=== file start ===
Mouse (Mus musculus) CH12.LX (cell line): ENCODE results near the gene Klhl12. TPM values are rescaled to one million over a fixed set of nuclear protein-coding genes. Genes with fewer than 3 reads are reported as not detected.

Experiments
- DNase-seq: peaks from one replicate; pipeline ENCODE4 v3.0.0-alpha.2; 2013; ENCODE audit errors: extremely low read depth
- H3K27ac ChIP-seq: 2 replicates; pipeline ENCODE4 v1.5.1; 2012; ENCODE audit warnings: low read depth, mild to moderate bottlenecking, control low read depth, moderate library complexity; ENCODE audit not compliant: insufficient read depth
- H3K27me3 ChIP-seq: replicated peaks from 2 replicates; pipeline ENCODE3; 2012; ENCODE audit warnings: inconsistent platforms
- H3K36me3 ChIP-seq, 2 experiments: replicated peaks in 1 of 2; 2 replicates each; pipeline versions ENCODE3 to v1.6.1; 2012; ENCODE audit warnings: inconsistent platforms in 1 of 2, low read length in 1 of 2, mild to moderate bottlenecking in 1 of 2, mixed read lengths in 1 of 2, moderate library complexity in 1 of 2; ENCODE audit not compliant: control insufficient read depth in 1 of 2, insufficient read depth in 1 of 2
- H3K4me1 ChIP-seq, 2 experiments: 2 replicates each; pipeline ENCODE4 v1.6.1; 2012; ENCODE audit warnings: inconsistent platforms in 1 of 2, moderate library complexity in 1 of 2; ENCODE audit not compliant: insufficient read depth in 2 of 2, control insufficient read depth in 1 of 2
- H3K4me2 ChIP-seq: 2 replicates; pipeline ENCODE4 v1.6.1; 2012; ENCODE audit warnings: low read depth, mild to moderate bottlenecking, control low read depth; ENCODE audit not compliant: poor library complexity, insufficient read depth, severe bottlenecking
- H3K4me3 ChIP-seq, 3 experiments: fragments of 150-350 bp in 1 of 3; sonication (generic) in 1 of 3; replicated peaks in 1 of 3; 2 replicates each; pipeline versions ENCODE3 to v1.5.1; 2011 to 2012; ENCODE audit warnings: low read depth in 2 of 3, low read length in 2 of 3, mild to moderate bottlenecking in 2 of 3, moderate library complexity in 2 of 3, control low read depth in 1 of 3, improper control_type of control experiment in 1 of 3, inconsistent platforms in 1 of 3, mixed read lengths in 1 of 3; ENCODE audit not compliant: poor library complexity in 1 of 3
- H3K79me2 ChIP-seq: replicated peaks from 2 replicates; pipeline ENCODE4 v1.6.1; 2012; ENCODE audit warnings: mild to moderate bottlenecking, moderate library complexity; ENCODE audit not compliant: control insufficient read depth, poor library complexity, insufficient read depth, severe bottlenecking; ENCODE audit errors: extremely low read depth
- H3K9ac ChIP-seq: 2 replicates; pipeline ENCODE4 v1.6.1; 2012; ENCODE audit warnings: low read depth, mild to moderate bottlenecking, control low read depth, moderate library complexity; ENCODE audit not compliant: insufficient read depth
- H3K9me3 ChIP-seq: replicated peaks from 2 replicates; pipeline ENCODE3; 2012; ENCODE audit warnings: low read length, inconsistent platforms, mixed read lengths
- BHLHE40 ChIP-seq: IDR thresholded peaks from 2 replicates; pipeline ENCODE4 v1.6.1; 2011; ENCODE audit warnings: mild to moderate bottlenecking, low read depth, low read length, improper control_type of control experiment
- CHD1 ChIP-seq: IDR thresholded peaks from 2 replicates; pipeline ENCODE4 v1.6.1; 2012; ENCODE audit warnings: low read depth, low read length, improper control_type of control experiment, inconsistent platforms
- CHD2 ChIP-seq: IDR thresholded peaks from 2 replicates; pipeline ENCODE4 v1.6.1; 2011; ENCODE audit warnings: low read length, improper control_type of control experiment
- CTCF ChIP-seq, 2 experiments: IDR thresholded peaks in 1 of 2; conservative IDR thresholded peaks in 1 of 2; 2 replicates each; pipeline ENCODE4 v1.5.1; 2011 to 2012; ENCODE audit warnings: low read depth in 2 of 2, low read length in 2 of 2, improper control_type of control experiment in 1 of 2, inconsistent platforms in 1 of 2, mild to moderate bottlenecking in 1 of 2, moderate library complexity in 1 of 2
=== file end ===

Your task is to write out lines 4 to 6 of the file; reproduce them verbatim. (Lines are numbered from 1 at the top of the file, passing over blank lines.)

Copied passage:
- H3K27ac ChIP-seq: 2 replicates; pipeline ENCODE4 v1.5.1; 2012; ENCODE audit warnings: low read depth, mild to moderate bottlenecking, control low read depth, moderate library complexity; ENCODE audit not compliant: insufficient read depth
- H3K27me3 ChIP-seq: replicated peaks from 2 replicates; pipeline ENCODE3; 2012; ENCODE audit warnings: inconsistent platforms
- H3K36me3 ChIP-seq, 2 experiments: replicated peaks in 1 of 2; 2 replicates each; pipeline versions ENCODE3 to v1.6.1; 2012; ENCODE audit warnings: inconsistent platforms in 1 of 2, low read length in 1 of 2, mild to moderate bottlenecking in 1 of 2, mixed read lengths in 1 of 2, moderate library complexity in 1 of 2; ENCODE audit not compliant: control insufficient read depth in 1 of 2, insufficient read depth in 1 of 2